Berlin 1942 When Bruno returns home from school one day, he discovers that his belongings are being packed in crates. His father has received a promotion and the family must move from their home to a new house far far away, where there is no one to play with and nothing to do. A tall fence running alongside stretches as far as the eye can see and cuts him off from the stra Berlin 1942 When Bruno returns home from school one day, he discovers that his belongings are being packed in crates. His father has received a promotion and the family must move from their home to a new house far far away, where there is no one to play with and nothing to do. A tall fence running alongside stretches as far as the eye can see and cuts him off from the strange people he can see in the distance. But Bruno longs to be an explorer and decides that there must be more to this desolate new place than meets the eye. While exploring his new environment, he meets another boy whose life and circumstances are very different to his own, and their meeting results in a friendship that has devastating consequences.

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4.6/5

Number the Stars by Lois Lowry

Ten-year-old Annemarie Johansen and her best friend Ellen Rosen often think of life before the war. It's now 1943 and their life in Copenhagen is filled with school, food shortages, and the Nazi soldiers marching through town. When the Jews of Denmark are "relocated," Ellen moves in with the Johansens and pretends to be one of the family. Soon Annemarie is asked to go on a Ten-year-old Annemarie Johansen and her best friend Ellen Rosen often think of life before the war. It's now 1943 and their life in Copenhagen is filled with school, food shortages, and the Nazi soldiers marching through town. When the Jews of Denmark are "relocated," Ellen moves in with the Johansens and pretends to be one of the family. Soon Annemarie is asked to go on a dangerous mission to save Ellen's life.

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4/5

Sarah's Key by Tatiana de Rosnay

Paris, July 1942: Ten-year-old Sarah is brutally arrested with her family in the Vel' d'Hiv' roundup, the most notorious act of French collaboration with the Nazis. but before the police come to take them, Sarah locks her younger brother, Michel, in their favorite hiding place, a cupboard in the family's apartment. She keeps the key, thinking that she will be back within a Paris, July 1942: Ten-year-old Sarah is brutally arrested with her family in the Vel' d'Hiv' roundup, the most notorious act of French collaboration with the Nazis. but before the police come to take them, Sarah locks her younger brother, Michel, in their favorite hiding place, a cupboard in the family's apartment. She keeps the key, thinking that she will be back within a few hours. Paris, May 2002: On Vel' d'Hiv's sixtieth anniversary, Julia Jarmond, an American journalist, is asked by her Paris-based American magazine to write an article about this black day in France's past. Julia has lived in Paris for nearly twenty-five years, married a Frenchman, and she is shocked both by her ignorance about the event and the silence that still surrounds it. In the course of her investigation, she stumbles onto a trail of long-hidden family secrets that connects her to Sarah. Julia finds herself compelled to retrace the girl's ordeal, from the terrible days spent shut in at the Vel' d'Hiv' to the camps and beyond. As she probes into Sarah's past, she begins to question her own place in France and to reevaluate her marriage and her life. Writing about the fate of her country with a pitiless clarity, Tatiana de Rosnay offers us a brilliantly subtle, compelling portrait of France under occupation and reveals the taboos and denial surrounding this painful episode in French history. (front flap)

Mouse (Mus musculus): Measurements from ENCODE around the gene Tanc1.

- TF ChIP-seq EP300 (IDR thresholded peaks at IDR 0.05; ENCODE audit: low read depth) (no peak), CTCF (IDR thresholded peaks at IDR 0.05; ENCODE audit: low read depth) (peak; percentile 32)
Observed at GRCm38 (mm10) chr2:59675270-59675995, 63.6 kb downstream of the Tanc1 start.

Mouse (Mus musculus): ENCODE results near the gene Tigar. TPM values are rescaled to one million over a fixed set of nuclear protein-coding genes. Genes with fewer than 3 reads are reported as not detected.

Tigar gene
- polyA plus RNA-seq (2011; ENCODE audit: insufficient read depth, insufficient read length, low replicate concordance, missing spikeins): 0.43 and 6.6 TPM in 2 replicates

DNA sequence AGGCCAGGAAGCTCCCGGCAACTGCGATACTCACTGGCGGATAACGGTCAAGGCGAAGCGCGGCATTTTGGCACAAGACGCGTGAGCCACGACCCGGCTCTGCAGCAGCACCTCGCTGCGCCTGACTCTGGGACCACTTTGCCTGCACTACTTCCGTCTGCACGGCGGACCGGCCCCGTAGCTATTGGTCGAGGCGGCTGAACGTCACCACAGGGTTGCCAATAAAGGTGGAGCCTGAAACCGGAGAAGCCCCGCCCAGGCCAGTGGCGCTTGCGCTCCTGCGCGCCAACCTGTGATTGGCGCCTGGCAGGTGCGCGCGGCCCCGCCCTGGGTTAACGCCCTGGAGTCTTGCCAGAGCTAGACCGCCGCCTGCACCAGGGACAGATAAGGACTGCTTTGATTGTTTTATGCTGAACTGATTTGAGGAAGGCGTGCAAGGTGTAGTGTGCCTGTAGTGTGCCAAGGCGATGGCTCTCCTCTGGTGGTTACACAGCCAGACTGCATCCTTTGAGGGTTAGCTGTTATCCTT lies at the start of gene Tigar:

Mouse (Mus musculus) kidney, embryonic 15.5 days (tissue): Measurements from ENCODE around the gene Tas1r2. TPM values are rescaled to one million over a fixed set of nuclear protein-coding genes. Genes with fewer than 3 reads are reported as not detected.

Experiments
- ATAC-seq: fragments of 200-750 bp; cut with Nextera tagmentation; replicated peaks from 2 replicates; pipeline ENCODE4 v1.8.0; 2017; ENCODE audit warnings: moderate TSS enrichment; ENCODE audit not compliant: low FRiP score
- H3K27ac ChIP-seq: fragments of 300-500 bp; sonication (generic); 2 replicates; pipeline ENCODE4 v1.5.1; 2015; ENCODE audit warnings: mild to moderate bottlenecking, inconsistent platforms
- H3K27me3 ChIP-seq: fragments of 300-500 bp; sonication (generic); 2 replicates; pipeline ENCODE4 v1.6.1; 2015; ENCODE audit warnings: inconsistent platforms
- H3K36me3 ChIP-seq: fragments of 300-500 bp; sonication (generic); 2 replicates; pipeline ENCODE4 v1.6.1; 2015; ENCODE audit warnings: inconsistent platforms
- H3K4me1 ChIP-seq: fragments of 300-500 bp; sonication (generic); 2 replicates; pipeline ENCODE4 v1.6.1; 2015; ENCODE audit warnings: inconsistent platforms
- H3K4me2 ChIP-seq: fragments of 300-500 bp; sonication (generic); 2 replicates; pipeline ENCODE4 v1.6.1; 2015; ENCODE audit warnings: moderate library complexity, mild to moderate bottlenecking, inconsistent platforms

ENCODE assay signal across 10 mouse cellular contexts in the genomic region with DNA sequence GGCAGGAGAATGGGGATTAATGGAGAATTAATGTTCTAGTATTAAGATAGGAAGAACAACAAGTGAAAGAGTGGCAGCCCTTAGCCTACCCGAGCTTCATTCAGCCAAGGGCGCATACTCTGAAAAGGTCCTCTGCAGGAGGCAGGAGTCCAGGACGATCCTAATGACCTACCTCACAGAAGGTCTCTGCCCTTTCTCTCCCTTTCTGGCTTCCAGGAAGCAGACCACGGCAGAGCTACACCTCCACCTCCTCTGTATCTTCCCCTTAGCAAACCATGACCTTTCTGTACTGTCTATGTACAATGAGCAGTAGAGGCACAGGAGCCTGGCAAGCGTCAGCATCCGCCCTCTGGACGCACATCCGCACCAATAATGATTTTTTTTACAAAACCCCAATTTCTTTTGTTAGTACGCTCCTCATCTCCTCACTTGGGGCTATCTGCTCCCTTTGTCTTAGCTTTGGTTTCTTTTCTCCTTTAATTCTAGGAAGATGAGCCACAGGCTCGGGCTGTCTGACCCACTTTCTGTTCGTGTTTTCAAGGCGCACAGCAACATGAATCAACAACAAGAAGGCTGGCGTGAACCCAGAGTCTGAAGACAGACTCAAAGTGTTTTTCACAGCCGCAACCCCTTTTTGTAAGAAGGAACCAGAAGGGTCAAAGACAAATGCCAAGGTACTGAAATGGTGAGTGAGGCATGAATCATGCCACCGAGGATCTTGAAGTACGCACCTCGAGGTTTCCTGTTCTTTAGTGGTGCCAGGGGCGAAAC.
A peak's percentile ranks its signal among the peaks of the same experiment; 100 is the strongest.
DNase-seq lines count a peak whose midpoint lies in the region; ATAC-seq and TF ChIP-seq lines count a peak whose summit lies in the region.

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3.5/5

Maus: Un survivant raconte, tome 1: Mon père saigne l'histoire by Art Spiegelman

A story of a Jewish survivor of Hitler's Europe and his son, a cartoonist who tries to come to terms with his father's story and history itself.

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3/5

Man's Search for Meaning by Viktor E. Frankl , Harold S. Kushner (Foreword) , William J. Winslade (Afterword) , Isle Lasch (Translator)

Psychiatrist Viktor Frankl's memoir has riveted generations of readers with its descriptions of life in Nazi death camps and its lessons for spiritual survival. Based on his own experience and the stories of his patients, Frankl argues that we cannot avoid suffering but we can choose how to cope with it, find meaning in it, and move forward with renewed purpose. At the hea Psychiatrist Viktor Frankl's memoir has riveted generations of readers with its descriptions of life in Nazi death camps and its lessons for spiritual survival. Based on his own experience and the stories of his patients, Frankl argues that we cannot avoid suffering but we can choose how to cope with it, find meaning in it, and move forward with renewed purpose. At the heart of his theory, known as logotherapy, is a conviction that the primary human drive is not pleasure but the pursuit of what we find meaningful. Man's Search for Meaning has become one of the most influential books in America; it continues to inspire us all to find significance in the very act of living.

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5/5

Maus II: A Survivor's Tale: And Here My Troubles Began by Art Spiegelman